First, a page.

Our state’s leaders love to use imagery of their families in campaign commercials during election cycles, but our children are getting a raw deal from people who want to kick the can down the road on climate change. Oklahoma’s interest in diversifying its economy and exploring clean energy sources is tied to gas prices. When they go down, interest in solar energy, battery technology and harnessing our plentiful wind goes up, but once prices stabilize and begin to creep up, the fossil fuel industry becomes something to be protected at all costs. Personally, I do not want to pass along responsibility for dealing with climate change to my son’s generation, but again, being a parent should not be the only reason to care about this subject.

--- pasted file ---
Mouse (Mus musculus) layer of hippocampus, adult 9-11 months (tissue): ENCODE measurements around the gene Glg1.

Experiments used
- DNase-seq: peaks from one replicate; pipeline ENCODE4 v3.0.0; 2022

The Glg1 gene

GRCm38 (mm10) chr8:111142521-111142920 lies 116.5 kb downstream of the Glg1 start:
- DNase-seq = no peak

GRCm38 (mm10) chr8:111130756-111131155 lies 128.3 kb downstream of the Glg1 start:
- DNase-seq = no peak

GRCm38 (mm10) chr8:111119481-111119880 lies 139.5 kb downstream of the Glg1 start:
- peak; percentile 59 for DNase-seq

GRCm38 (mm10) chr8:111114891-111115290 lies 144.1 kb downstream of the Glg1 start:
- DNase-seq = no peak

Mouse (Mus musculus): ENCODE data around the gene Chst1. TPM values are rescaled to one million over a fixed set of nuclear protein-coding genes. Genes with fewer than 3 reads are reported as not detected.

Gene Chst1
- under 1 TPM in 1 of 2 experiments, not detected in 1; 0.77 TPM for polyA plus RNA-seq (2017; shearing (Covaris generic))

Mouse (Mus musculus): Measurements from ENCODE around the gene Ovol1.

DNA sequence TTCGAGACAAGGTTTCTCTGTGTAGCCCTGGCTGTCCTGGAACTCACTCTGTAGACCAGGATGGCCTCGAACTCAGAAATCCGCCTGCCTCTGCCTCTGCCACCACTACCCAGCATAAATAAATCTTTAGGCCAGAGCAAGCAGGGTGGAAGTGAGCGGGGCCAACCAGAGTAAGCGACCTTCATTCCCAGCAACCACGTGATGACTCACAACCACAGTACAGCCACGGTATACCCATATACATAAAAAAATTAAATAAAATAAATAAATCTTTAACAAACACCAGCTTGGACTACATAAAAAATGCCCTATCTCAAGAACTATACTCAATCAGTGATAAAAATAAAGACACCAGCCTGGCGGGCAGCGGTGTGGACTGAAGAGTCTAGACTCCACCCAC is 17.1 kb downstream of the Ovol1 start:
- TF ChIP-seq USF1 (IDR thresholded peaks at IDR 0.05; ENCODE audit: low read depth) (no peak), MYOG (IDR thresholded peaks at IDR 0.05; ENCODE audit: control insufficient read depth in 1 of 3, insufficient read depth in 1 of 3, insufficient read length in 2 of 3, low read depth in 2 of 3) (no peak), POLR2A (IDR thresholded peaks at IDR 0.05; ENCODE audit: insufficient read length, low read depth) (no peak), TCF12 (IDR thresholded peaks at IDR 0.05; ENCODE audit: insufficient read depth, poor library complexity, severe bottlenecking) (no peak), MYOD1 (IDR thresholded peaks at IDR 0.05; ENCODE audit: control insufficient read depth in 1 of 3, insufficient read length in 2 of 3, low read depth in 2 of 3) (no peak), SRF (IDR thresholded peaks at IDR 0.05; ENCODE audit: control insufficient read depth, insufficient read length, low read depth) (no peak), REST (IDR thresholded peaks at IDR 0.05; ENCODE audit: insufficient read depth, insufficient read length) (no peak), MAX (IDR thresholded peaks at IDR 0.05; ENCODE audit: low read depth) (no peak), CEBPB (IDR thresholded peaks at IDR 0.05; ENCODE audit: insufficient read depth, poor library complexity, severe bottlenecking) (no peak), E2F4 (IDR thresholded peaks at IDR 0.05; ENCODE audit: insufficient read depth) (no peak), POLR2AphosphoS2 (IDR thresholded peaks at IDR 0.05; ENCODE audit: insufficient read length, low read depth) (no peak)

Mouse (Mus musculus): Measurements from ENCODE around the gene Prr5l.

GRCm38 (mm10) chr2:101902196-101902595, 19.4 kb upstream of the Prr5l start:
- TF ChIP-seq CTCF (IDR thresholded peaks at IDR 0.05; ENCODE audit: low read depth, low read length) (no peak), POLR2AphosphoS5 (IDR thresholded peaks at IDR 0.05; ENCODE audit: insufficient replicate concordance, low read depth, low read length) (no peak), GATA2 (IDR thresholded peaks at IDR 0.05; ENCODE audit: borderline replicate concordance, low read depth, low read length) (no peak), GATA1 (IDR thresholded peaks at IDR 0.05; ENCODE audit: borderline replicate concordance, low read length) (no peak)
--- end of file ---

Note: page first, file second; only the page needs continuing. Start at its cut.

Oklahoma is a conservative state, and The Oklahoman is a conservative newspaper, and that is unlikely to change much in the near future. But self-identified conservatives should look at what the word actually means. We must take care of what we have. Blowing everything on short-term gains does not sound like conservatism at all.

click to enlarge NAZARENE HARRIS
  • Nazarene Harris

Be a Theodore Roosevelt-style conservative and actually conserve. 

George Lang is editor-in-chief of Oklahoma Gazette and began his career at Gazette in 1994. He is married to Laura Lang, which greatly improves his likeability. | Photo Nazarene Harris

Opinions expressed on the commentary page, in letters to the editor and elsewhere in this newspaper are those of the author and do not necessarily reflect the opinions of ownership or management.